Earlier this year Wildlife Center president Dan Kunkle made two important decisions.  To maintain appropriate oversight of the Center’s operations, Dan resigned from the Board of Directors, the Center’s decision making body, and assumed the role of Executive Director.  In this new capacity, Dan takes direction from the Board and acts as the Center’s agent in negotiations, publicity, preparation of project plans and grant proposals, and numerous other activities.  To make time for all of this important work associated with the project, Dan decided to take a six-month leave of absence from his teaching career.  It is an understatement to call Dan the key player in the Lehigh Gap Restoration Project, for without his vision, dedication, and perseverance there would be no project.

Another important player is Bill Mineo from the D&L Trail project.  Bill listened to the original concept for the LGRP and told us it was doable, and that it was a great project.  This put the wind in our sails and propelled us on this historic course.  But Bill has done more for us, much more.  He explained how to accelerate the natural restoration of the land by spreading the seeds from native grasses over the barren rocks where they will work down into the cracks and germinate and begin the cycle of regenerating precious top soil.  He also told us how the money “system” works and volunteered to guide us through the project planning and grant writing process.  Since that initial meeting in February, Bill has helped the LGRP immeasurably, and continues to do so.

State Representatives Keith McCall and Julie Harhart and Senator James Rhodes all enthusiastically endorsed the project.  Horsehead Resources Development Company, the current owners of the former New Jersey Zinc Company (the original polluters), and its parent company, Viacom, have agreed to work with the Center in support of the project.  The Environmental Protection Agency is working with us to secure approval for an amendment to the original directive on how the land is to be re-vegetated.  Other organizations working with us on the project include:


  • National Park Service, D&L National Heritage Corridor (Bill Mineo)
  • U.S Fish and Wildlife Service
  • PA Dept. of Conservation of Natural Resources
  • PA Dept. of Environmental Protection
  • Pennsylvania Game Commission
  • State, County and Local municipalities and officials
  • Appalachian Trail Conference

Academic Institutions       

  • Muhlenberg College
  • Lehigh/Carbon Community College

Private Sector

  • The Nature Conservancy of Pennsylvania
  • Wildlands Conservancy
  • Private Foundations – Numerous
  • Hawk Mountain Sanctuary
  • Kittatinny Coalition

Buy Now, Pay Later

With an initial $100,000 in the bank and guidance from Bill Mineo to hold on to this money and make it part of the long-term endowment fund for the project, how will we come up with the big dollars needed to pay for this land?  The approach is simple, buy now and pay later.  There are three separate tracks of land in the project and we have signed agreements of sale for two, and the third will be signed shortly. The Wildlife Center will soon be the owner of 800 acres on the north slope of the Blue Mountain running from the Lehigh Gap to the PA Turnpike tunnel.  But we still have a lot of work to do.

Each of the three land deals is structured differently, with some payment up front and terms for the balance.  Several bridge loans were needed to support these deals and were obtained from conservation organizations and several members of the Wildlife Center. A critical $200,000 loan from The Nature Conservancy of PA helped us secure one of the properties that would have been lost otherwise. The repayment of these loans will be made with grant money to be obtained from various sources (we hope!!) like the Pennsylvania Department of Conservation & Natural Resources’ Keystone Fund, environmentally focused philanthropic foundations, and major corporations.  Finally, many of our current and former members are pledging their financial support for our capital campaign at whatever level they can.  The response to date from our members and friends, while representing only a small portion of the funds needed, has been heart warming.  We thank you and we will make you proud!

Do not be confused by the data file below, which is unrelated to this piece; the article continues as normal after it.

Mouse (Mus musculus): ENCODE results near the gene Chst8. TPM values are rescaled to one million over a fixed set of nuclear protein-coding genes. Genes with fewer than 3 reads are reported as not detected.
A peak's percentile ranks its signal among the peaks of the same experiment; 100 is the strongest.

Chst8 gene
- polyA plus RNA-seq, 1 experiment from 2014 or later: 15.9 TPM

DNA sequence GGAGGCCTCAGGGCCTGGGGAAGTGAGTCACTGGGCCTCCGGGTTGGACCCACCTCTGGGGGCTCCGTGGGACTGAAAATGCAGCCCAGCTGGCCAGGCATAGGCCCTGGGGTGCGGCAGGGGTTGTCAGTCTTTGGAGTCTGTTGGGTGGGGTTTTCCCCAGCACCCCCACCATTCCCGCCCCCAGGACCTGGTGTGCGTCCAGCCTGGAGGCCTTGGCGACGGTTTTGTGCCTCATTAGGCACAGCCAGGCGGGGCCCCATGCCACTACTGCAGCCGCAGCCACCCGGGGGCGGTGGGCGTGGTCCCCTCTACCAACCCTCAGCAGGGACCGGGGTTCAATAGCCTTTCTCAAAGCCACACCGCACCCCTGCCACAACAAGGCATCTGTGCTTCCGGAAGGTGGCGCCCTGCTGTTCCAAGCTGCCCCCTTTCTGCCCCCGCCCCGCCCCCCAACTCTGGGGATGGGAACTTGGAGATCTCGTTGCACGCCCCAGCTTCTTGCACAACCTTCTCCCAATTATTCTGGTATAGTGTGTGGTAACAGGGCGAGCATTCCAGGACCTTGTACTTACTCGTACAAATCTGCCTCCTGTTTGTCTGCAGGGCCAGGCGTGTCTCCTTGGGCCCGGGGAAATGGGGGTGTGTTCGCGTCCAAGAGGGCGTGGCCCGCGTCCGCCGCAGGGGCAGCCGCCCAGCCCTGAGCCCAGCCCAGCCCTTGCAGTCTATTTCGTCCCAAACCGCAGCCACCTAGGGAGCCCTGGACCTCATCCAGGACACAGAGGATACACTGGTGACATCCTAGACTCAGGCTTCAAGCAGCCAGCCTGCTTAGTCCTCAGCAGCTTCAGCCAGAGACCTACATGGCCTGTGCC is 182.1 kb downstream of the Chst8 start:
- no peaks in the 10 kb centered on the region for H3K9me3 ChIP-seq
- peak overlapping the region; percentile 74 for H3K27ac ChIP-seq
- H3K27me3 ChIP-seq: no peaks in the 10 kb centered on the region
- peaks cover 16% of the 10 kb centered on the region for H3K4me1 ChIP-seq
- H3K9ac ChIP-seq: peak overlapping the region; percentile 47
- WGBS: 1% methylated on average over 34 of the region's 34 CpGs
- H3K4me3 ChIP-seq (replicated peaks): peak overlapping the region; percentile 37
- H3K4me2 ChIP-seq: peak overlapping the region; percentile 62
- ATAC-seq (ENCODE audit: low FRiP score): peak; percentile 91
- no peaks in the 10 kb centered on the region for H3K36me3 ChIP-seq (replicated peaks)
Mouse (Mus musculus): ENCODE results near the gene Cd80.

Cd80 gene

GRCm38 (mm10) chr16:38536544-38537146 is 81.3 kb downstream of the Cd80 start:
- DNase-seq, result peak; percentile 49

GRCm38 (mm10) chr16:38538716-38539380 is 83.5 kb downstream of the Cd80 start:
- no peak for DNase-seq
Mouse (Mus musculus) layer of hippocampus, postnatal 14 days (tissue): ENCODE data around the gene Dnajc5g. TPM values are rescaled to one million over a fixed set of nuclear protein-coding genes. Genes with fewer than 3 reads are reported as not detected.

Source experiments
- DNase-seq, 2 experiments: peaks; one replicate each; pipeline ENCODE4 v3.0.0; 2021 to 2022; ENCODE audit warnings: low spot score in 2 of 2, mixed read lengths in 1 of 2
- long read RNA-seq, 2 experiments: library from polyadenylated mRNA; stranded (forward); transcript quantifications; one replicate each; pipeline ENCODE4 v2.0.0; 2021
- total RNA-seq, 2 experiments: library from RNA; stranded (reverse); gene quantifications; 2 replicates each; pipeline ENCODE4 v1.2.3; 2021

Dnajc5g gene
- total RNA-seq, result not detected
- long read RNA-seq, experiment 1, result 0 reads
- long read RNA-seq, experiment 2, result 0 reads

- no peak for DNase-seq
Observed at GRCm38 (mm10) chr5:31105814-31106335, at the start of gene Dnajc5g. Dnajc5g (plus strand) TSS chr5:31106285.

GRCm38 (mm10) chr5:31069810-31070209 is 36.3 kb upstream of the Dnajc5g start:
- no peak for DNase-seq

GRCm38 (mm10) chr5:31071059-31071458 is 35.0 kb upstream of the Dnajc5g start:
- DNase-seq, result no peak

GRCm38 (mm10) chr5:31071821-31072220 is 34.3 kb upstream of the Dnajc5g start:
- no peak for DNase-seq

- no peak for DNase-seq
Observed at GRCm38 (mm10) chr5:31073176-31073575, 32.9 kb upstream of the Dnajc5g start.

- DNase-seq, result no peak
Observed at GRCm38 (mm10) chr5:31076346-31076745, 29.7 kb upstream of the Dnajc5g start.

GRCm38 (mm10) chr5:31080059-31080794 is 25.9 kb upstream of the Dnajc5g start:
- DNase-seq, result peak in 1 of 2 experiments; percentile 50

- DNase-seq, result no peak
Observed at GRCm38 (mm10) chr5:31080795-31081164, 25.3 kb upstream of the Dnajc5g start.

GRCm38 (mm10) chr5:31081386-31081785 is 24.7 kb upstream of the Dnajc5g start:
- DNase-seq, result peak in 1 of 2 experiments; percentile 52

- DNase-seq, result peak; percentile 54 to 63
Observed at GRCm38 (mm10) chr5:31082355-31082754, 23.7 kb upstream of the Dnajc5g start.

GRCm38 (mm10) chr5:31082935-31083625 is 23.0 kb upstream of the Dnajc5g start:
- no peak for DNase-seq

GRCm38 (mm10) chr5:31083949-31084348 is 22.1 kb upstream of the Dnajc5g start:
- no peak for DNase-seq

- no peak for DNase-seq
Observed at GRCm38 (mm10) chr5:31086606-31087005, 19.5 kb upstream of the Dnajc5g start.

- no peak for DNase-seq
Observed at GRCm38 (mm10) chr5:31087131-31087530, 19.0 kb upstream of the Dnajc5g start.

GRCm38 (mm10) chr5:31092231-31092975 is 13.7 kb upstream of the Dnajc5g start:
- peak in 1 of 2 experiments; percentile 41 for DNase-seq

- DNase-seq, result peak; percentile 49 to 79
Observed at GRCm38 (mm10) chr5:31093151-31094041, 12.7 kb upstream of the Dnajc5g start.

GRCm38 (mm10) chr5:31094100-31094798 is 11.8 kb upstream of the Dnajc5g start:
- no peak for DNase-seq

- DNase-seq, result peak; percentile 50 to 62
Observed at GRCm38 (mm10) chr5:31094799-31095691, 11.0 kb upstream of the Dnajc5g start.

Going Public and Building Momentum

Shortly after Labor Day, we mailed letters to all current members of the Center informing them about the Lehigh Gap Restoration Project and inviting them to make a contribution or pledge to our capital campaign.  We felt it important to inform our membership first, prior to going public with the project.  We struggled with the timing of this announcement as we were in negotiations for the land over the summer months.  We knew that information about the project was seeping out via the growing list of players involved in the project.

Finally, after informing our membership, Executive Director Dan Kunkle held a well attended news conference at the Center’s current office in Slatington on September 12.  The following day the Allentown Morning Call published a great article about the project, complete with an eight-color map inset of the land area being acquired.  The Call did a follow-up article three days later and other local papers also carried complimentary stories about the project.  The LGRP was featured on local cable TV (TV13) three times and WVIA Wilkes-Barre Scranton Public Radio.  Dan Kunkle also did a live on air interview with WDIY Public Radio in Bethlehem and is scheduled for several more upcoming interviews with other news outlets.

This public visibility is gaining momentum for the project.  Local citizens, politicians, businesses, and other conservation organizations are quick to grasp the many benefits garnered by restoring this land to its original beauty.  They are lining up to partner with the Wildlife Center to provide assistance and support.  There is no going back now…the Lehigh Gap Restoration Project is quickly becoming bigger than the sum of its many parts.

Things To Come

There is still so much of this story yet to be written.  Once we catch our collective breath from the land deals and financing struggles, we will turn our attention to the land itself.  It will be a slow process, one measured in years, for sure.  But the annual progress will be visible, the community involvement significant, and the public use and enjoyment of this wonderful natural resource will be secured forever.

Dan Kunkle told us that in his academic studies, the destroyed landscape of the Lehigh Gap was included in textbooks documenting just how “bad” environmentally bad can get.  He also told us that one day they will document just how good this environmentally bad landscape has become.  That’s the dream, and today is the beginning of that dream coming true.